Given how devastatingly effective both newly-invented tank and airplane technologies proved during World War I, it was only a matter of time before enterprising military designers on both sides of the Atlantic thought to combine them into a flying machine of armoured mayhem. And they almost succeeded. Well, at least the Soviets did.
In the 1930s, both the Americans and the Soviets realised the tactical advantages of being able to drop an armoured division behind enemy lines where it could wreak havoc on the enemy's soft spots like supply lines and command posts.
In America, tank developer Walter Christie designed a self propelled flying tank that employed a pair of biplane wings and rudder with a propeller driven by the tank's engine. In this scheme, the tank commander would also pilot the vehicle. "The flying tank is a machine to end war," Christie told Modern Mechanics magazine in 1932. "Knowledge of its existence and possession will be a greater guarantee of peace than all the treaties that human ingenuity can concoct. A flock of flying tanks set loose upon an enemy and any war is brought to an abrupt finish." If only.
Russia's initial attempts weren't any better. When Soviet high-command began looking into delivering armoured support to ground troops from the air, they took the most logical step and just dropped the tanks out of airplanes. No parachutes, just let them drop—woe to the guy standing in its landing zone. When that idea didn't pan out, they tried fitting parachutes to the tanks but that didn't work much better. They also experimented with strapping small tanks like the T-27 and T-37 to the bottoms of TB-3 bombers but the process proved treacherous and unwieldy. And given the relative value of a TB-3 bomber versus the lightly armoured tank it was carrying, the risk of having both shot down outweighed any amount of damage that the tank would inflict.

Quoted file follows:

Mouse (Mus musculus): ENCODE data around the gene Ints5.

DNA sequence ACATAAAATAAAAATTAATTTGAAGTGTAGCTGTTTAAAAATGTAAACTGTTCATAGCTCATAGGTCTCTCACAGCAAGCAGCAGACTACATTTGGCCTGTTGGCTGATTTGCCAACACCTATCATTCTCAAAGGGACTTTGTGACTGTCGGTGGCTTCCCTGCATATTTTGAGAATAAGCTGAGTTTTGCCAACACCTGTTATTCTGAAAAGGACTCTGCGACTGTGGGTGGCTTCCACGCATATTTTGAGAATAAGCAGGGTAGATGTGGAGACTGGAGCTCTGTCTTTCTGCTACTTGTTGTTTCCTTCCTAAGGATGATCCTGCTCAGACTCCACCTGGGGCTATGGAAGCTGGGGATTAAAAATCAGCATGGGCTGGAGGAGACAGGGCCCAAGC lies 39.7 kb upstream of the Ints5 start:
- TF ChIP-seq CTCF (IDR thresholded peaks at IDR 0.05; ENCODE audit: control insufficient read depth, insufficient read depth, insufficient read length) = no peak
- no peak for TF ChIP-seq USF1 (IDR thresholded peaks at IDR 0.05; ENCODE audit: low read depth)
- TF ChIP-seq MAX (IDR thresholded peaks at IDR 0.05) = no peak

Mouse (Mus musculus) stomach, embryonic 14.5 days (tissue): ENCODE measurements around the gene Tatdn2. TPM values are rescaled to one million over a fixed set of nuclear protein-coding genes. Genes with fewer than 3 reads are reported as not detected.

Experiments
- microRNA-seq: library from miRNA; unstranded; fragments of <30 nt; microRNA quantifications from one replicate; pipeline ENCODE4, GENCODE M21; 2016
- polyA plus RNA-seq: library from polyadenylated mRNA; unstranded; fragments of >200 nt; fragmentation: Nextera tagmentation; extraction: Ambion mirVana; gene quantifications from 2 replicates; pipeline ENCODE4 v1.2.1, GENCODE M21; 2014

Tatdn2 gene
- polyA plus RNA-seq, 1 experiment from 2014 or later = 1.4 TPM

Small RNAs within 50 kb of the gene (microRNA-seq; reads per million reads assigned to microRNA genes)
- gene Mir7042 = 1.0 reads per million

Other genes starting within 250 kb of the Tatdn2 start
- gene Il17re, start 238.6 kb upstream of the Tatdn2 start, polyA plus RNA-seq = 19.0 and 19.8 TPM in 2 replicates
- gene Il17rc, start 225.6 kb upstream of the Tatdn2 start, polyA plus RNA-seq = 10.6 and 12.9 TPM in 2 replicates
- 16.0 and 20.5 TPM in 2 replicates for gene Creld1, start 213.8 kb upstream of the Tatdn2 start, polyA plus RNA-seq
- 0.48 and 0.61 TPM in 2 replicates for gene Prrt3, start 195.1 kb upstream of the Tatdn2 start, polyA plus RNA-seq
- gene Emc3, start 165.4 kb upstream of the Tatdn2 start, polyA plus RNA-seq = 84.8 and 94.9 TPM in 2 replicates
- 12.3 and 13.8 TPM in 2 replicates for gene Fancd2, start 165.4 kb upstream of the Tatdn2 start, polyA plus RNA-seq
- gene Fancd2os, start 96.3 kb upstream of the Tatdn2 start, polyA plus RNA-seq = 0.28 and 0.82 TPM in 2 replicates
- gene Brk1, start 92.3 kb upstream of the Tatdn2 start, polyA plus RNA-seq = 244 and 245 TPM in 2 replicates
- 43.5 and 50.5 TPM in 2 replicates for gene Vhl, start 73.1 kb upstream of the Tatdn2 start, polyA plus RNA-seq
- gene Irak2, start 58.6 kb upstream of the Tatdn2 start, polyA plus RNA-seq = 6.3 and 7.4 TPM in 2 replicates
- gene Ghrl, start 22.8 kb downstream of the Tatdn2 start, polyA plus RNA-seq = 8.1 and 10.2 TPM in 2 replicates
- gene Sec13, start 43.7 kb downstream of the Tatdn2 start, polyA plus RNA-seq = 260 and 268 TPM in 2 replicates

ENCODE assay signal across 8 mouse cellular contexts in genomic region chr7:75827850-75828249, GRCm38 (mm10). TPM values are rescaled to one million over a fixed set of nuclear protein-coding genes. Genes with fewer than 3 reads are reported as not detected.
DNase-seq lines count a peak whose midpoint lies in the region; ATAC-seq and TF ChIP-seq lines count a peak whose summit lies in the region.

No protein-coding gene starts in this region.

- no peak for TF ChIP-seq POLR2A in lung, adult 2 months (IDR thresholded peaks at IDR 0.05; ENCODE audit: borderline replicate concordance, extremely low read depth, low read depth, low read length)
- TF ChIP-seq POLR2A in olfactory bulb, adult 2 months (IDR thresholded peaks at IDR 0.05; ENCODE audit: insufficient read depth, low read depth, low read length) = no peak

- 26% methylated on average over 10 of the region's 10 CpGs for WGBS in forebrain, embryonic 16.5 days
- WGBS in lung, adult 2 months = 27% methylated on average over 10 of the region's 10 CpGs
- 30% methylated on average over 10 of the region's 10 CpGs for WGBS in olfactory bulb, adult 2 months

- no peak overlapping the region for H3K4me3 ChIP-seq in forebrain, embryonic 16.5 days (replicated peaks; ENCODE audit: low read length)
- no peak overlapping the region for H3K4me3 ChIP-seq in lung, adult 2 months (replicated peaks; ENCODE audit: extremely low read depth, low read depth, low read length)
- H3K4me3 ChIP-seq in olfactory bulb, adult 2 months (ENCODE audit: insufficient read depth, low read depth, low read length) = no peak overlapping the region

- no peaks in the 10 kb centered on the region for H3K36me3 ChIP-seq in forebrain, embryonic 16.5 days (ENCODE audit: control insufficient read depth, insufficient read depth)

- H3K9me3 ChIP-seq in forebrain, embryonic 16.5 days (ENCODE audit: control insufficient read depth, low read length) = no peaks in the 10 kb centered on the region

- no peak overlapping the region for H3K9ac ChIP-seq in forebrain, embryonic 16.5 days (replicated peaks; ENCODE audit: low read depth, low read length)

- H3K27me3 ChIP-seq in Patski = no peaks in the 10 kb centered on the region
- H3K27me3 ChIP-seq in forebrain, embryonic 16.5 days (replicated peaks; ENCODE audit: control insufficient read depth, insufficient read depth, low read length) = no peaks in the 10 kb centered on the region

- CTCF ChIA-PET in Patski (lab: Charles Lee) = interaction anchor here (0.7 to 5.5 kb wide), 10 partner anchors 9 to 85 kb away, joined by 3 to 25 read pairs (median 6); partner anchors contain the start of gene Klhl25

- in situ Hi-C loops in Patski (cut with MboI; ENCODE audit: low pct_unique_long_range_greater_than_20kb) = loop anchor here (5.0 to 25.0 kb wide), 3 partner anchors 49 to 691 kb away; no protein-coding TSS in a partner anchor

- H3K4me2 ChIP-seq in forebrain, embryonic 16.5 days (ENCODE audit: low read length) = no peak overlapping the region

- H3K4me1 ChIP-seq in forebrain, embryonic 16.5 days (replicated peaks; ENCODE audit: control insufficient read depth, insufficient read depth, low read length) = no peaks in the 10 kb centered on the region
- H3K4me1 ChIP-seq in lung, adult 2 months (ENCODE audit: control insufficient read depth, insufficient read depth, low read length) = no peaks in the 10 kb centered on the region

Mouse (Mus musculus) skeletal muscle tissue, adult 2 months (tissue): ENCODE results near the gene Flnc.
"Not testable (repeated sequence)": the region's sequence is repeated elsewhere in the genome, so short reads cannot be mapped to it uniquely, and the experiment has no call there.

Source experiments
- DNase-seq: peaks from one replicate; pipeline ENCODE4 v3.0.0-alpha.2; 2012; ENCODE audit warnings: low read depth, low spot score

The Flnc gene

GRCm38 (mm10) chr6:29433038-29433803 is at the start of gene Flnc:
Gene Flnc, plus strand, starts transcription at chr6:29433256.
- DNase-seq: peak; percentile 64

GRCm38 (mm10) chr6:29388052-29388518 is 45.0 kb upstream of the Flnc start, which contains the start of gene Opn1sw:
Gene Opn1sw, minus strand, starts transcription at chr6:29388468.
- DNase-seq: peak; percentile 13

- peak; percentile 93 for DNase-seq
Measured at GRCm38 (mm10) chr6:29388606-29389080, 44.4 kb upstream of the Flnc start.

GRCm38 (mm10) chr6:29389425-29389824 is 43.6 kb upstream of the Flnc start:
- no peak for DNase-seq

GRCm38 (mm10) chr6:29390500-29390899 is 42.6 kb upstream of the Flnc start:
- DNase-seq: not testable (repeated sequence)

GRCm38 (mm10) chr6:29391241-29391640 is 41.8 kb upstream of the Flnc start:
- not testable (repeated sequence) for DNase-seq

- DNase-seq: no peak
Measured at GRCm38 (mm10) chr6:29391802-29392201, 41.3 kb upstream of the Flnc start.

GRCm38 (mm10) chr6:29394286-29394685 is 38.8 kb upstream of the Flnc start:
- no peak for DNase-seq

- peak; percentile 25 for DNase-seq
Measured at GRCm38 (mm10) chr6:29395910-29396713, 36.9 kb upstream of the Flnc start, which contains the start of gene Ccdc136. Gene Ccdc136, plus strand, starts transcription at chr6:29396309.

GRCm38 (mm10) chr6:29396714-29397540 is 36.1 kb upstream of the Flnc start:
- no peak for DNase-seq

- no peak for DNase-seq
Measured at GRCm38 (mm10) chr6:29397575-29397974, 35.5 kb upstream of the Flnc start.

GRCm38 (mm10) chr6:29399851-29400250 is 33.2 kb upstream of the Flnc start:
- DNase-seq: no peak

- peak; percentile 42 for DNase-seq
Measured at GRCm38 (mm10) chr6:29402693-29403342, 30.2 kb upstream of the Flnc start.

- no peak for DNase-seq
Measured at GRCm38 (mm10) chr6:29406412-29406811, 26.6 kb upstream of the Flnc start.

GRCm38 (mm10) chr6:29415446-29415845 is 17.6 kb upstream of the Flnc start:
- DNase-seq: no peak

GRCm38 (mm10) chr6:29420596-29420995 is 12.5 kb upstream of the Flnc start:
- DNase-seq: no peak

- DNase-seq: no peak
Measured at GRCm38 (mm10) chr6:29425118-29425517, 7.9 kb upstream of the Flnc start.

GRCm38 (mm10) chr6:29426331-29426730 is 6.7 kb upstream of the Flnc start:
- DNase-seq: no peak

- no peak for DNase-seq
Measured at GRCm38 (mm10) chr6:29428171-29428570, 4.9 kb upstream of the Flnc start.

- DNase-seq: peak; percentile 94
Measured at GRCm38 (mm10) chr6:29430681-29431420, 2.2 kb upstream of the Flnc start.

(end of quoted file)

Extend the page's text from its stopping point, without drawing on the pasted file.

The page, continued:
In 1940, famed Soviet aircraft designer Oleg Antonov struck upon the idea of converting the 29-tonne T-34 tank into a glider, tow it behind a pair of ANT-20 planes, and simply coast the armoured vehicle into enemy territory.
Dubbed the "Kryl'ya Tanka" (literally, "winged tank") and designated the A-40 KT, this prototype vehicle combined glider wings and a T-60 tank. The pilots manoeuvred the tankcraft by raising, lowering, and rotating the turret, which was connected to the rudder and ailerons.
It actually flew, once, in 1942. The T-60 was stripped of all non-essential parts to reduce its weight as much as possible, then attached to the glider wings, and hooked onto the back of a TB-3 Bomber. While the tank did get airborne, its massive weight caused the bomber's engines to quickly overheat, forcing the TB-3 pilot to cut the A-40 KT loose. Amazingly, the A-40 KT glided in for a successful landing whereupon the A-40 KT's pilot detached the wings and drove the tank back to the airfield. Unfortunately, subsequent experiments with the larger T-34 tank—which is what the Soviets really wanted to use—proved too heavy to work and the project was eventually shut down.
It wasn't until the US military later invented low-level extraction drop methods—whereby a C-17 swoops low to the ground, opens its rear hatch and drogue parachutes attached to the tank are deployed, pulling it out the door—that tanks began falling from the sky. We're still waiting, however, for those flying ambulances the 1920s promised us. Oh wait, there they are. [Kaiserslautern American - Anigrad - TIFO - Wiki]